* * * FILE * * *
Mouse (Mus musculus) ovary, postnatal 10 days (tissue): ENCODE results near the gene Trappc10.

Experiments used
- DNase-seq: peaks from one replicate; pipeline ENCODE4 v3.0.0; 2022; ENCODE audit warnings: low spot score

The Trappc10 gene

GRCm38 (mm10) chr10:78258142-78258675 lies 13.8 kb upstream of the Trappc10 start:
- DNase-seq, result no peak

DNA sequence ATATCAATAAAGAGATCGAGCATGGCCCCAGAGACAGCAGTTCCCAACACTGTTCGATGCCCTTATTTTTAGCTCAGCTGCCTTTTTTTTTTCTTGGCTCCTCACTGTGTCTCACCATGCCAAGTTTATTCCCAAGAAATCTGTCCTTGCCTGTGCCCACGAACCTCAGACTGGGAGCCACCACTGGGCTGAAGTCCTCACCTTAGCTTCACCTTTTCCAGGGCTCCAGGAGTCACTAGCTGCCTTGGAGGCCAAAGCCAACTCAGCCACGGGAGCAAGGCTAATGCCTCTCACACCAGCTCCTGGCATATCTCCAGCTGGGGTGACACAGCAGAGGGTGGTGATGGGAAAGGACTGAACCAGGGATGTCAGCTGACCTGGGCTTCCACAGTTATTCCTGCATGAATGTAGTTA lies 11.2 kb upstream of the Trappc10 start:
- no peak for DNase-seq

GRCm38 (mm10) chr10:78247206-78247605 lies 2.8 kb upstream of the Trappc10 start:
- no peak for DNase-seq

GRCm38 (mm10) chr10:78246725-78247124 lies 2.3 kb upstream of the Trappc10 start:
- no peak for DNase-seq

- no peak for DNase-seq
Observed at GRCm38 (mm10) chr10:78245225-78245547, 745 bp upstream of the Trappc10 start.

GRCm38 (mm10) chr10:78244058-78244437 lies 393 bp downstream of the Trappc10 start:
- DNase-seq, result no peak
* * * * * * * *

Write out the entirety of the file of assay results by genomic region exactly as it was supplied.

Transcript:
Mouse (Mus musculus) ovary, postnatal 10 days (tissue): ENCODE results near the gene Trappc10.

Experiments used
- DNase-seq: peaks from one replicate; pipeline ENCODE4 v3.0.0; 2022; ENCODE audit warnings: low spot score

The Trappc10 gene

GRCm38 (mm10) chr10:78258142-78258675 lies 13.8 kb upstream of the Trappc10 start:
- DNase-seq, result no peak

DNA sequence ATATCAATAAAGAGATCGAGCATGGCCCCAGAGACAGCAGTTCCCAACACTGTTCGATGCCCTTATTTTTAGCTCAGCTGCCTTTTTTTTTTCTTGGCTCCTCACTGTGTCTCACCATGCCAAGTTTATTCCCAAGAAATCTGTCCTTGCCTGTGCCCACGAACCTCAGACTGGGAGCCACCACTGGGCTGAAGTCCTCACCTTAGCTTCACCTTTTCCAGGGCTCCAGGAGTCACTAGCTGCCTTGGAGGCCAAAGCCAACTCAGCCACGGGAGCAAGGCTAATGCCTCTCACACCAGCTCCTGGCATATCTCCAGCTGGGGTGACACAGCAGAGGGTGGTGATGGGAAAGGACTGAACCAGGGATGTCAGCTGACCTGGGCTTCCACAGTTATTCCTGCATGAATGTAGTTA lies 11.2 kb upstream of the Trappc10 start:
- no peak for DNase-seq

GRCm38 (mm10) chr10:78247206-78247605 lies 2.8 kb upstream of the Trappc10 start:
- no peak for DNase-seq

GRCm38 (mm10) chr10:78246725-78247124 lies 2.3 kb upstream of the Trappc10 start:
- no peak for DNase-seq

- no peak for DNase-seq
Observed at GRCm38 (mm10) chr10:78245225-78245547, 745 bp upstream of the Trappc10 start.

GRCm38 (mm10) chr10:78244058-78244437 lies 393 bp downstream of the Trappc10 start:
- DNase-seq, result no peak